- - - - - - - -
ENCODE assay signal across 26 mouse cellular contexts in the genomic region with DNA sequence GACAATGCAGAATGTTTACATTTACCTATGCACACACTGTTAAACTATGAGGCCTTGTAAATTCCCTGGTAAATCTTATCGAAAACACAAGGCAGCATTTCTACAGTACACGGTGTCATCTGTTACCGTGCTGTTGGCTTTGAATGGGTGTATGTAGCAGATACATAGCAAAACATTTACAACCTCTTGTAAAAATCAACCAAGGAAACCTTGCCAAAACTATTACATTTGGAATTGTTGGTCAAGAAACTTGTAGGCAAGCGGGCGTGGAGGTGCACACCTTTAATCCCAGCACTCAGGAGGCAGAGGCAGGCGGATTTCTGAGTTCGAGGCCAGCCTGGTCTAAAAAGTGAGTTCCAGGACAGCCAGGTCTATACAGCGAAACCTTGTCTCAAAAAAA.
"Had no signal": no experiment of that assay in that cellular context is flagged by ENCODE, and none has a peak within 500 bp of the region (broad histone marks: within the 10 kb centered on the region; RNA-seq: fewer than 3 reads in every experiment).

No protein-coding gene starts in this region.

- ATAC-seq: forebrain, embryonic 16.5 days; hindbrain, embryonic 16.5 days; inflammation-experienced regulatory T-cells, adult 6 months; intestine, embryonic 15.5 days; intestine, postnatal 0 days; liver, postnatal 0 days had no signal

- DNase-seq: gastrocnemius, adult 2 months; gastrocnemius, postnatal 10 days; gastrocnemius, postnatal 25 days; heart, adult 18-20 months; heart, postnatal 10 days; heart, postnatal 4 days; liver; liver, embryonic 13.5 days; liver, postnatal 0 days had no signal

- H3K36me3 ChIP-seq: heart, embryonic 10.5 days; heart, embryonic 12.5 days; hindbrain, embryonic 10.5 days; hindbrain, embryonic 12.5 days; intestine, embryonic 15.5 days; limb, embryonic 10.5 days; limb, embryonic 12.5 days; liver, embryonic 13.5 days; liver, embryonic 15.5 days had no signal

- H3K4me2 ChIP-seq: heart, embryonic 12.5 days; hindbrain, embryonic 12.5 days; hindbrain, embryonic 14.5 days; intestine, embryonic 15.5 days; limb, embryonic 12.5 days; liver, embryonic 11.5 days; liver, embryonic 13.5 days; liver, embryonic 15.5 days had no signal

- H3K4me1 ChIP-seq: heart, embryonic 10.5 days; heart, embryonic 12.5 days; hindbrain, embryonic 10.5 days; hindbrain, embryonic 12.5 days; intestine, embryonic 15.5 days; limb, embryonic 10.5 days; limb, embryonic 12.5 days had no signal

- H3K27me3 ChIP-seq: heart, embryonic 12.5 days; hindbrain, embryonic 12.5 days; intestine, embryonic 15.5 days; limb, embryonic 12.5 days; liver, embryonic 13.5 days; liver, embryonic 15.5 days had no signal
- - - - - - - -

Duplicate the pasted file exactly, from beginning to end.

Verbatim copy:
ENCODE assay signal across 26 mouse cellular contexts in the genomic region with DNA sequence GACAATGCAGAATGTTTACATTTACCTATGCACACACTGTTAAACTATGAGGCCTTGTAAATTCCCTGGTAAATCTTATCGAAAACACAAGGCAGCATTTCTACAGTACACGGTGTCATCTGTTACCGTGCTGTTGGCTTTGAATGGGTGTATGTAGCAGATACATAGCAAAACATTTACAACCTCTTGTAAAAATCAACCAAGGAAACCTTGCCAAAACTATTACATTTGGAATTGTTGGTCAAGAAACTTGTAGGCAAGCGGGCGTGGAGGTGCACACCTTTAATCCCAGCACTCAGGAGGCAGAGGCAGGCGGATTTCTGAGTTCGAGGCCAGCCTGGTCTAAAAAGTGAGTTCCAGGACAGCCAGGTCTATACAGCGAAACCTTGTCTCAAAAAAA.
"Had no signal": no experiment of that assay in that cellular context is flagged by ENCODE, and none has a peak within 500 bp of the region (broad histone marks: within the 10 kb centered on the region; RNA-seq: fewer than 3 reads in every experiment).

No protein-coding gene starts in this region.

- ATAC-seq: forebrain, embryonic 16.5 days; hindbrain, embryonic 16.5 days; inflammation-experienced regulatory T-cells, adult 6 months; intestine, embryonic 15.5 days; intestine, postnatal 0 days; liver, postnatal 0 days had no signal

- DNase-seq: gastrocnemius, adult 2 months; gastrocnemius, postnatal 10 days; gastrocnemius, postnatal 25 days; heart, adult 18-20 months; heart, postnatal 10 days; heart, postnatal 4 days; liver; liver, embryonic 13.5 days; liver, postnatal 0 days had no signal

- H3K36me3 ChIP-seq: heart, embryonic 10.5 days; heart, embryonic 12.5 days; hindbrain, embryonic 10.5 days; hindbrain, embryonic 12.5 days; intestine, embryonic 15.5 days; limb, embryonic 10.5 days; limb, embryonic 12.5 days; liver, embryonic 13.5 days; liver, embryonic 15.5 days had no signal

- H3K4me2 ChIP-seq: heart, embryonic 12.5 days; hindbrain, embryonic 12.5 days; hindbrain, embryonic 14.5 days; intestine, embryonic 15.5 days; limb, embryonic 12.5 days; liver, embryonic 11.5 days; liver, embryonic 13.5 days; liver, embryonic 15.5 days had no signal

- H3K4me1 ChIP-seq: heart, embryonic 10.5 days; heart, embryonic 12.5 days; hindbrain, embryonic 10.5 days; hindbrain, embryonic 12.5 days; intestine, embryonic 15.5 days; limb, embryonic 10.5 days; limb, embryonic 12.5 days had no signal

- H3K27me3 ChIP-seq: heart, embryonic 12.5 days; hindbrain, embryonic 12.5 days; intestine, embryonic 15.5 days; limb, embryonic 12.5 days; liver, embryonic 13.5 days; liver, embryonic 15.5 days had no signal